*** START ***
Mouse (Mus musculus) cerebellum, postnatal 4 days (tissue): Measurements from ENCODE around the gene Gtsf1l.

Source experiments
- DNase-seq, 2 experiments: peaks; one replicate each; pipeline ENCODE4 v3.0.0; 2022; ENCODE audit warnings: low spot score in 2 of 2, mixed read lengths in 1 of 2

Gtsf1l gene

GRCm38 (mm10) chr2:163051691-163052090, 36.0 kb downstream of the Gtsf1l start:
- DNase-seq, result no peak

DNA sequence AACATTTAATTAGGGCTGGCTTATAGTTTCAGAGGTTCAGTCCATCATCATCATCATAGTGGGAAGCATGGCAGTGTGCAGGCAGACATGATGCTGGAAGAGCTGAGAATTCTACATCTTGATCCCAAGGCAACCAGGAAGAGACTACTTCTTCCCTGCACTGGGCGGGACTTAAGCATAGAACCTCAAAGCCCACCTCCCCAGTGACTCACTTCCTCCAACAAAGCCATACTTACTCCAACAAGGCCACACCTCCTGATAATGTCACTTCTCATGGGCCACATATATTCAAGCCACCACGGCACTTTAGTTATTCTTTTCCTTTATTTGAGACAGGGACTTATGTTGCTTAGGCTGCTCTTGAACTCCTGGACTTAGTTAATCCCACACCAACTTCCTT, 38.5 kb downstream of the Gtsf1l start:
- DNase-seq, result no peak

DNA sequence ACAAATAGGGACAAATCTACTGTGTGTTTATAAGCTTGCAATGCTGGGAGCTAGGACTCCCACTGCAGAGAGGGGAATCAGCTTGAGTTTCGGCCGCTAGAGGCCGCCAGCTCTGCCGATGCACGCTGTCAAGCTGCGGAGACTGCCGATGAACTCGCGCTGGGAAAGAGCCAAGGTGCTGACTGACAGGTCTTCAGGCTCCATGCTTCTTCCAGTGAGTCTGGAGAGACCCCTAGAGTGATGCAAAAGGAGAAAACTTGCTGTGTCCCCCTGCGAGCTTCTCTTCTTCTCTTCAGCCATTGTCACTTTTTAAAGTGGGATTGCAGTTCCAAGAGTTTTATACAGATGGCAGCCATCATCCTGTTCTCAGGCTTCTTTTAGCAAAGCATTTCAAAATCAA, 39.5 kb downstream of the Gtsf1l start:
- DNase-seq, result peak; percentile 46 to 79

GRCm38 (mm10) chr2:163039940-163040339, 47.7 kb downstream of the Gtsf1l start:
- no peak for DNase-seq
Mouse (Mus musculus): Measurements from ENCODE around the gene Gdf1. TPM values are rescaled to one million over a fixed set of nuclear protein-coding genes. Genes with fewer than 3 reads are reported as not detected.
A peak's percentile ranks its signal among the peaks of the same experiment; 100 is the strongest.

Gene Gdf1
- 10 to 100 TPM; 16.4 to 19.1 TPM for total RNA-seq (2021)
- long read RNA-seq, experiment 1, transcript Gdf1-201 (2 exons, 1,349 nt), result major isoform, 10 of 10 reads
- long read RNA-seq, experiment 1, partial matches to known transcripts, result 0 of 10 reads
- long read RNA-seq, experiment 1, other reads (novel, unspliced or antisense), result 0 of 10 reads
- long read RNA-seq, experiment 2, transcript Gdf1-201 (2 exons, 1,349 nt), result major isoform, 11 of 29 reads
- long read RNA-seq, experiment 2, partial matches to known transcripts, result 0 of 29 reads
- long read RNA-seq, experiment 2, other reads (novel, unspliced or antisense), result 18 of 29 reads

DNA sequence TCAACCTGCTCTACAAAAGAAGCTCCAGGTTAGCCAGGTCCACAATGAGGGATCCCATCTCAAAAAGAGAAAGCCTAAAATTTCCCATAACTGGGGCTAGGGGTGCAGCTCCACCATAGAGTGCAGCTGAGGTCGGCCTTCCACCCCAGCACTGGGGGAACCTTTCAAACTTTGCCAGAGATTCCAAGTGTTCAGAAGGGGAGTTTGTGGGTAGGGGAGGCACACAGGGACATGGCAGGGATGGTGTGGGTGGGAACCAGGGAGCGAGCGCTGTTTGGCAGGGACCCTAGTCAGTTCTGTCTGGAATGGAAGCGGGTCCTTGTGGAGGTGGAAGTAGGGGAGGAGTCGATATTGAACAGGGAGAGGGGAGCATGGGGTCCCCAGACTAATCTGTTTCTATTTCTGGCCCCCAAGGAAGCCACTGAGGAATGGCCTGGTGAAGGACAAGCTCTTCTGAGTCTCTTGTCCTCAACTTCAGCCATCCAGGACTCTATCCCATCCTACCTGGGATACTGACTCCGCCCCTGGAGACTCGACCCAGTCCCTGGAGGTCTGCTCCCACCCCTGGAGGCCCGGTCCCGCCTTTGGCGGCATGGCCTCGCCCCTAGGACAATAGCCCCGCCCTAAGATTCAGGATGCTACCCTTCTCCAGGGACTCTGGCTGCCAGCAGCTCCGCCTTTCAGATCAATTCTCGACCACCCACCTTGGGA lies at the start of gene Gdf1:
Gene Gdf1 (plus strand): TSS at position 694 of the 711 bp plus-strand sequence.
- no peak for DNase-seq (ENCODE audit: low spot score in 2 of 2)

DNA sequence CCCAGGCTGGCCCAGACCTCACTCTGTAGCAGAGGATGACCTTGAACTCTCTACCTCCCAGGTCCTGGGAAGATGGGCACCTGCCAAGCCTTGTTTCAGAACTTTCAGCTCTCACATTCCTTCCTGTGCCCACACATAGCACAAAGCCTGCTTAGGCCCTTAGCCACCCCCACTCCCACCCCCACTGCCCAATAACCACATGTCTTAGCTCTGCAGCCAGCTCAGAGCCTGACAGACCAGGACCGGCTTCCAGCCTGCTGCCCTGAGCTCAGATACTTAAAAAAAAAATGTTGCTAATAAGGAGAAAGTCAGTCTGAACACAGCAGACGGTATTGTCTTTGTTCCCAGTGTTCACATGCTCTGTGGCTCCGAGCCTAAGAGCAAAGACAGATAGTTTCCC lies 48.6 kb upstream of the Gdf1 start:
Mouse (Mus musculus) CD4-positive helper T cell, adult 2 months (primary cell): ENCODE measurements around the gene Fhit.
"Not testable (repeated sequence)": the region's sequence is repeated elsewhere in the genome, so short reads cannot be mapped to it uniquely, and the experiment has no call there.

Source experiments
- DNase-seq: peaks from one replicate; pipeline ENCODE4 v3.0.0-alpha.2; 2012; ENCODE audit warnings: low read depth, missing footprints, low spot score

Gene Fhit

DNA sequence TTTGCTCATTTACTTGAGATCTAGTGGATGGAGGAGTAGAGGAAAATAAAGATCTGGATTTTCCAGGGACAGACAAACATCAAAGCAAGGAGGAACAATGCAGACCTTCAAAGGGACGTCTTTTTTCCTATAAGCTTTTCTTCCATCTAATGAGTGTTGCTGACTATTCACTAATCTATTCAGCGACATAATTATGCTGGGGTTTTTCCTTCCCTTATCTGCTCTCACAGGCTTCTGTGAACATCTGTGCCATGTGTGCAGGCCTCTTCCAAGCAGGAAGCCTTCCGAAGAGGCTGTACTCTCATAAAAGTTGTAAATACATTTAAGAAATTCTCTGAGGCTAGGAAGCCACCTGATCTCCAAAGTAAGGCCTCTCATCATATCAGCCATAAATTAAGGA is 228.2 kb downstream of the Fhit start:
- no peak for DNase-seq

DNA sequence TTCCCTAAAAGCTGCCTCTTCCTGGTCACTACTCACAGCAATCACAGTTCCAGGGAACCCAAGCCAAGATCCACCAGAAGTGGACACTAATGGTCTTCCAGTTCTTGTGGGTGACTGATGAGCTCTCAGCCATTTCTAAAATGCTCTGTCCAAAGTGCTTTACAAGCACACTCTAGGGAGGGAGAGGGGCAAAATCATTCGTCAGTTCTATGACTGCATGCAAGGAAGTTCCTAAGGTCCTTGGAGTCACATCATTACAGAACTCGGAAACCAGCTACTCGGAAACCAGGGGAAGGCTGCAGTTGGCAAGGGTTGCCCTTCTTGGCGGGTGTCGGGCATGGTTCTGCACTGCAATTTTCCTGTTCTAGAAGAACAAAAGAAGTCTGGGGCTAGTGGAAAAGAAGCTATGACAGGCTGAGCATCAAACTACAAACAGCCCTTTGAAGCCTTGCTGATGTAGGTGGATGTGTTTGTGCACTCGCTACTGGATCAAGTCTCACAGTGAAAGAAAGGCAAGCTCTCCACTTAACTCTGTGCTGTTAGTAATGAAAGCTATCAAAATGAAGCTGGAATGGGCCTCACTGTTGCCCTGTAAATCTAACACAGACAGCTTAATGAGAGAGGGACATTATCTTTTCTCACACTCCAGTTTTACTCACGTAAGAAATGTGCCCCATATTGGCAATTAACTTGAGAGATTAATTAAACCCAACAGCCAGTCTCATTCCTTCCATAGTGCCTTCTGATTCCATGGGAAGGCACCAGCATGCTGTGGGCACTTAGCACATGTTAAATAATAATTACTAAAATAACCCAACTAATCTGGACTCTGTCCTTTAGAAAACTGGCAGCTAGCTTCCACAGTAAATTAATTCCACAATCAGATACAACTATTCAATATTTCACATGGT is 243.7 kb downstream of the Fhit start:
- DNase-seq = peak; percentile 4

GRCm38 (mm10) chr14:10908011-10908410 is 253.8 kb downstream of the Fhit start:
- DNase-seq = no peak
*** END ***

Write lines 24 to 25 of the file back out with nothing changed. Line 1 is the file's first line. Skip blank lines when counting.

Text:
Gene Gdf1 (plus strand): TSS at position 694 of the 711 bp plus-strand sequence.
- no peak for DNase-seq (ENCODE audit: low spot score in 2 of 2)